On Sunday, we celebrated the 92nd birthday of Nelson Mandela and people across the globe marked it by devoting 67 minutes of their time in the service of the disadvantaged. Yet I couldn’t help wondering whether we aren’t destroying something even more precious than the memory of Mandela’s achievements: A sense of what was sacrificed in the struggle for democracy.
I sat Mandela Day out. Or rather, I’ve put it off until a later day, and I’ll explain why in a bit. Call it “conscientious objection”, if you will. I didn’t do it because I don’t think much of Mandela (I admire him greatly), or because I’m one of those “things were better under apartheid people” (I’m not), or perhaps because I’m an obdurate and sour person.
We all have our reasons why we think Mandela is a great man. To me, it was his steadfast dedication to democracy for all people as well as his incredible courage. I can imagine him facing Judge Quartus de Wet and uttering the now-immortal words, “During my lifetime I have dedicated myself to this struggle of the African people. I have fought against white domination, and I have fought against black domination. I have cherished the ideal of a democratic and free society in which all persons live together in harmony and with equal opportunities. It is an ideal which I hope to live for and to achieve. But if needs be, it is an ideal for which I am prepared to die.” It took something special for Mandela to speak like that, knowing fully that De Wet would have no qualms about granting him martyrdom.
We’ve often been afflicted by the hysteria of those who fear and loathe Julius Malema, especially in the last seven or eight months. There were some pretty colourful rants out there - Steve Hofmeyr providing one of the most colourful; my favourite being about how Julius was going to take over the country a la Zanu-PF and drive all the whites into the sea. As it turns out, Julius can’t even hold his own Youth League together, much less turn the ANC into a party of violent populism. The only person who could have lead us down that path is Mandela. He was the only leader who had enough support within the ANC and crucially, the population at large, to pull off a Mugabe-like bid for dictatorship. He didn’t. He handed power over peacefully, exhorting his successor Thabo Mbeki not to surround himself with “yes-men” - advice Mbeki chose to ignore. For that, and so much more, Mandela deserves our adulation and respect.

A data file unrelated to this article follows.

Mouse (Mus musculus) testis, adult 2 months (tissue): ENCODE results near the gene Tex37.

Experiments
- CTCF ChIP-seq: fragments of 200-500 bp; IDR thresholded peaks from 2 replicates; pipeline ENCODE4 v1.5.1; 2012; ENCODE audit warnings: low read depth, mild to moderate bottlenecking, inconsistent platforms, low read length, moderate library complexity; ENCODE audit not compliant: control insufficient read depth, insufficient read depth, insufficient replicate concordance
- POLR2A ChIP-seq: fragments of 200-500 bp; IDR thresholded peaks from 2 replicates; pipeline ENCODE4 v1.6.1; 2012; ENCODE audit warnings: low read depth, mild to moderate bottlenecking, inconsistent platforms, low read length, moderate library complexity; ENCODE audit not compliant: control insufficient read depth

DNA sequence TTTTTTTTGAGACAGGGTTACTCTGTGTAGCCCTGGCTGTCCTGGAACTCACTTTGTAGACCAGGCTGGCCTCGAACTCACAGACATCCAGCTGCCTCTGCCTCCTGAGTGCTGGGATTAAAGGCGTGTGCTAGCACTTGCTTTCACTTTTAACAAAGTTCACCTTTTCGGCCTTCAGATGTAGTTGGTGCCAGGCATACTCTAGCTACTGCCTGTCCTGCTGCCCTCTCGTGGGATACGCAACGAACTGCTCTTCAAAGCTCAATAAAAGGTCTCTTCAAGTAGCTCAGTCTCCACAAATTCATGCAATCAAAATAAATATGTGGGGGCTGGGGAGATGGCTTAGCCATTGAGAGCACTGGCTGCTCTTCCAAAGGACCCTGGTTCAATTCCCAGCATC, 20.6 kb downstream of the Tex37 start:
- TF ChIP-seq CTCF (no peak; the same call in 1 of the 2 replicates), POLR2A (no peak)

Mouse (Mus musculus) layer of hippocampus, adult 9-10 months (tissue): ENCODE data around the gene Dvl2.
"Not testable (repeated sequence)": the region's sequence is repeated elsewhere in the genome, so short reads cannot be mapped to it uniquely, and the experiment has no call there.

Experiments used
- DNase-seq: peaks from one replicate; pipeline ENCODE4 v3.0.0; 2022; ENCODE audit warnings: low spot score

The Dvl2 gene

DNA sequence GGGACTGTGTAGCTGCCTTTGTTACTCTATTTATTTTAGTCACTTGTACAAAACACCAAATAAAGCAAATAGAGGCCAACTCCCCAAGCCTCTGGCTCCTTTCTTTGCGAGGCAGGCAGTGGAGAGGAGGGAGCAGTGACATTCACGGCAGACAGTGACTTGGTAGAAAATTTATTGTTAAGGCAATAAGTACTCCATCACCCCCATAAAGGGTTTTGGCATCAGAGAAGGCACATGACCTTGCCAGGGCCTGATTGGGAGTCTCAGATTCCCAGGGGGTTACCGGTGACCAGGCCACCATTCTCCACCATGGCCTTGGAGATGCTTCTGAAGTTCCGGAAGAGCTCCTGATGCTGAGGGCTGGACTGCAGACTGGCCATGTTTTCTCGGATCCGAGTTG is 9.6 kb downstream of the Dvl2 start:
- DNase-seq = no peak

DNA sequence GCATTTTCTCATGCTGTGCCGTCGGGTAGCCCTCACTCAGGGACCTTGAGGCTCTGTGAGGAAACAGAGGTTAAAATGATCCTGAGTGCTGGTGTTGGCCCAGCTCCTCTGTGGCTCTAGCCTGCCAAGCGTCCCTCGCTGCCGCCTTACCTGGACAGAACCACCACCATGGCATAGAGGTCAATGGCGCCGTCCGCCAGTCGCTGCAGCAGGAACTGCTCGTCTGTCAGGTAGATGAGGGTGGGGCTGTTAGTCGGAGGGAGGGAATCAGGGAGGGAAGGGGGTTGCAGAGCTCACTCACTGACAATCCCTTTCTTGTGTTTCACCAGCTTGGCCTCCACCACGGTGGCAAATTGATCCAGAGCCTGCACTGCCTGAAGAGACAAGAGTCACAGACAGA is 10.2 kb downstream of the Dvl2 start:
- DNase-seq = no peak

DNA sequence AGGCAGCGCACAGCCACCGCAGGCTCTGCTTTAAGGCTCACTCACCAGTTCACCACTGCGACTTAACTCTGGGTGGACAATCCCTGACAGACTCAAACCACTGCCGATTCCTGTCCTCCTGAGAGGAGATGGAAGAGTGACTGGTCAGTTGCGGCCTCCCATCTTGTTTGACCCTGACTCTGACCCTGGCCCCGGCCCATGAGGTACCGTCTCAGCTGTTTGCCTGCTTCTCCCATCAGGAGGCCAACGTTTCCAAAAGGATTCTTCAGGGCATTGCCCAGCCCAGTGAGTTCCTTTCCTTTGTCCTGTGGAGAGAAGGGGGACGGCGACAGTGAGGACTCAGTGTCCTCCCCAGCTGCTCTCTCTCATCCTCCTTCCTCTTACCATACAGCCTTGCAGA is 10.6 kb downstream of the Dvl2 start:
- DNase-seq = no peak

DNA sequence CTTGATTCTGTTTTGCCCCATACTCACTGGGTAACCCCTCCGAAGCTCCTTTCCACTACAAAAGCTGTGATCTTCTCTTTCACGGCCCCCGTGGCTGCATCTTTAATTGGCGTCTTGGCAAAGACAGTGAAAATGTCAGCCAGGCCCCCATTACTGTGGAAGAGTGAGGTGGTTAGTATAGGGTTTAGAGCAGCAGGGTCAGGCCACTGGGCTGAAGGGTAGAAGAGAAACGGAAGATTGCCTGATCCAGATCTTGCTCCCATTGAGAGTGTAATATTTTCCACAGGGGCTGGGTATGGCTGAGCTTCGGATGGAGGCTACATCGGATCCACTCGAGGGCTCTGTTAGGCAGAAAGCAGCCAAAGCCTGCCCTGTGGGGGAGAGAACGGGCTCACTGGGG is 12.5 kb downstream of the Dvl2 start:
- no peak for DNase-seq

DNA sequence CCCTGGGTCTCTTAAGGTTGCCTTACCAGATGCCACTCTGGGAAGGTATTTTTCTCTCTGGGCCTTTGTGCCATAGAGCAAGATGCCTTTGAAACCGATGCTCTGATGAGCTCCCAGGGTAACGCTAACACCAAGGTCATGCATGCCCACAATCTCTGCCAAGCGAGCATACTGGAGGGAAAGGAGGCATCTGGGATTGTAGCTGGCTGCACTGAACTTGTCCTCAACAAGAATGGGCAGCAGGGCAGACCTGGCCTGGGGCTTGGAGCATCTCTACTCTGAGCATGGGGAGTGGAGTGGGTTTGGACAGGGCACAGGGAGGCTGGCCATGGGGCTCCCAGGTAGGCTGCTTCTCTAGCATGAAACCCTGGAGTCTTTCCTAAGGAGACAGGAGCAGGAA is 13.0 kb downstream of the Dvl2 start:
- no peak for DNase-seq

On Mandela Day we remember and celebrate the life of this great man. In remembrance of the 67 years he spent in the service of the people, we devote 67 minutes to serve the needy in our communities. The day is now celebrated throughout the world, by movie stars and the dregs in the street alike. The New York Times, Guardian and other eminent newspapers carry glowing Mandela Day editorials and supplements. TV channels show inserts of Mandela walking triumphantly out of prison, Mandela on Robben Island, Mandela holding the Jules Rimet trophy.